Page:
It is said she was always uneasy being so close to the sea, and left after part of the savants' quarters collapsed

The interior of the manner house with its big fire places and large windows

Plaque at Dunluce depicting the Manor House

The Kitchen Collapse and the ruin of the Castle

The Kitchen next to the Manor House
Local legend has it that sometime towards the end of the castle being occupied there was a great feast being held on a dark and stormy night. However the feast was cut short when the Earl and his guests heard a mighty crash and screams; as the storm caused the cliff supporting the kitchen to collapse into the sea taking the kitchen with it, as well as all those that were in it at the time. Only a single member of the kitchen staff survived and this was a young serving boy who happened to be standing in the one small corner of the kitchen to remain as the rest plummeted into the sea. The wife of the Earl refused to live in the castle after that and the MacDonnells abandoned the castle leaving it to fall to ruins. 
We know this is the kitchen due to the large ovens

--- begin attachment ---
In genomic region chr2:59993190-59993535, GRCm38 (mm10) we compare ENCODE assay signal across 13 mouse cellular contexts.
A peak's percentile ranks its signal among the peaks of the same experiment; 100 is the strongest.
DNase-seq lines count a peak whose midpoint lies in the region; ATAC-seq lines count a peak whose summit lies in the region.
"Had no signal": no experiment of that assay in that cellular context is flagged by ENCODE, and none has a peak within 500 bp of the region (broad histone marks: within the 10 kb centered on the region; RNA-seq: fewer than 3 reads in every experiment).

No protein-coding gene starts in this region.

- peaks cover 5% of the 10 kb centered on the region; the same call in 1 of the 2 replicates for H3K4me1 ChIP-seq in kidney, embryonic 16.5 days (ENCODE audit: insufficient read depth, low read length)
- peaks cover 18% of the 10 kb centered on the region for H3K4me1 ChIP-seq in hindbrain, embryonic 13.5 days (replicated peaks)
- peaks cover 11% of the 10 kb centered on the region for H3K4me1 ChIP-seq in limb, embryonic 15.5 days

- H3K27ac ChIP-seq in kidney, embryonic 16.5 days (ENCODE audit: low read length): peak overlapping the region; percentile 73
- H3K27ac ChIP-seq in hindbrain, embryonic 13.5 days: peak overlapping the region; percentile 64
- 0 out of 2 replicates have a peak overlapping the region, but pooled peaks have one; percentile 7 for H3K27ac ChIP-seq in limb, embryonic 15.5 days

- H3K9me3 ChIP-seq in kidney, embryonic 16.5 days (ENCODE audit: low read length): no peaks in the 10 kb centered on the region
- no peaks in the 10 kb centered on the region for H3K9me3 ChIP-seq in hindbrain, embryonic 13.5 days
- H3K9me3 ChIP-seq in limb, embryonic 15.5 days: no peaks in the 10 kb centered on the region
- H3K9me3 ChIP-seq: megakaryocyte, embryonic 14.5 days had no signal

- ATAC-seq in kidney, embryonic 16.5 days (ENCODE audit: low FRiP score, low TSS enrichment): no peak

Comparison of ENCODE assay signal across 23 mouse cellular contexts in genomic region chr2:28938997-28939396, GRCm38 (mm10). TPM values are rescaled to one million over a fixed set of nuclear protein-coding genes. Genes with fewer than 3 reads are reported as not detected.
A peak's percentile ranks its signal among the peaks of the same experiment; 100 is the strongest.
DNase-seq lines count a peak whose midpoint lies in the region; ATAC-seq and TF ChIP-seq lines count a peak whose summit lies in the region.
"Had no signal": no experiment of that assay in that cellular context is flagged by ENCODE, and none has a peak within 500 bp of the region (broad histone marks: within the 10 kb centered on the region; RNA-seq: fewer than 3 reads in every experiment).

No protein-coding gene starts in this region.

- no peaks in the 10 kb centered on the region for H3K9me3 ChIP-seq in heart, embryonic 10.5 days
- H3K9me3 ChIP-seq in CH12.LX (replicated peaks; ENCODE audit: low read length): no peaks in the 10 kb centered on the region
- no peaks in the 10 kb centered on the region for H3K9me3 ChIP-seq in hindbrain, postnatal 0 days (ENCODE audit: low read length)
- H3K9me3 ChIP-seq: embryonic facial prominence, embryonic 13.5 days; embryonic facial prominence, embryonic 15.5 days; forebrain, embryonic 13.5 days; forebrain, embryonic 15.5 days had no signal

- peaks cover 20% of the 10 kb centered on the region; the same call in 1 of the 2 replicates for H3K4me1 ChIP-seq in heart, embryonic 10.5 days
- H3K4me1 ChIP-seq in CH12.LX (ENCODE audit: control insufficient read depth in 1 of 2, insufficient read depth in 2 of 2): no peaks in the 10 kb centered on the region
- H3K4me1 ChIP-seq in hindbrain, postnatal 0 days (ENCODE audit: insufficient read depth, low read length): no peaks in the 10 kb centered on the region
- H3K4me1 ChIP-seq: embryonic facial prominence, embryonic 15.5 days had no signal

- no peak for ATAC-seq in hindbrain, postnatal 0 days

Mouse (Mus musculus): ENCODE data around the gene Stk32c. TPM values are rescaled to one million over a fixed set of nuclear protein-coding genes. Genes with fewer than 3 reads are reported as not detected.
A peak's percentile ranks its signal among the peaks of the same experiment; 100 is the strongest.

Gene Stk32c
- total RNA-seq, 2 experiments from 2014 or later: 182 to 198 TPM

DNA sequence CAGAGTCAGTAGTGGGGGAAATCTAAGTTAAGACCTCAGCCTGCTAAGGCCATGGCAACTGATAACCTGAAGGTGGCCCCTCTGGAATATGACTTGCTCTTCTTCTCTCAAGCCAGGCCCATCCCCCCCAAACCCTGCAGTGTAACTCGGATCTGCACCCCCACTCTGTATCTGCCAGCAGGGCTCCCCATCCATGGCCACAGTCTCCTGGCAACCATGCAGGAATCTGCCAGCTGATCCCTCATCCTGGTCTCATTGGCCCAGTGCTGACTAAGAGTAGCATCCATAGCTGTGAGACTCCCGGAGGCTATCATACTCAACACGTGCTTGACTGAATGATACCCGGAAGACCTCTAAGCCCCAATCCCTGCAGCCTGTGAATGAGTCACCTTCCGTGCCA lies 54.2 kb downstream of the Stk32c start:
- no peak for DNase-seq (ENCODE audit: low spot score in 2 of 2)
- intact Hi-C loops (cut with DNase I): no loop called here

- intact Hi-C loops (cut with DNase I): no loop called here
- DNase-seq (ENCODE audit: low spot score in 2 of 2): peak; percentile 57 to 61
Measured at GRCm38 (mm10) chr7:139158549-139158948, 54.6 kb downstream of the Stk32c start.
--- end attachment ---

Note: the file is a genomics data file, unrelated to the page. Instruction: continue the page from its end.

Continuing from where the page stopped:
Ask anyone in Northern Ireland what happened to Dunluce castle and they will tell you some form of that story. While it is a great story it is I am afraid just a story. The kitchen did not fall into the sea, in fact if you visit the castle you can clearly see the remains of the kitchen complete with its great stone ovens. However like most legends it does have a basis in fact, the MacDonnells did indeed leave the castle for the more comfortable Glenarm castle and this remains the seat of the Earls of Antrim to this day. Alexander MacDonnell the 3rd Earl of Antrim was the last of the MacDonnells we know was born at Dunluce Castle. During the Glorious Revolution of 1688 he raised a regiment for James II, and with that regiment went to take over the garrison of Londonderry but had the gates closed upon his men (starting a stand off that would end in the Siege of Derry), thus setting into action a chain of events the would cumulate in the vanquishing of James II to be replaced as King of Ireland, England and Scotland by William III & Mary II
Antrim finding himself on the losing side was no longer able to support the expense of maintaining the cast and thus abandoned it to ruin. At some point  a portion of the in the inner ward fell into the sea, giving rise to the legend of the kitchen. Although despite that fact it is said that on dark stormy nights you can still hear rock shattering and the ghostly cries of the servants as they once more plunge to their deaths in the icy sea below.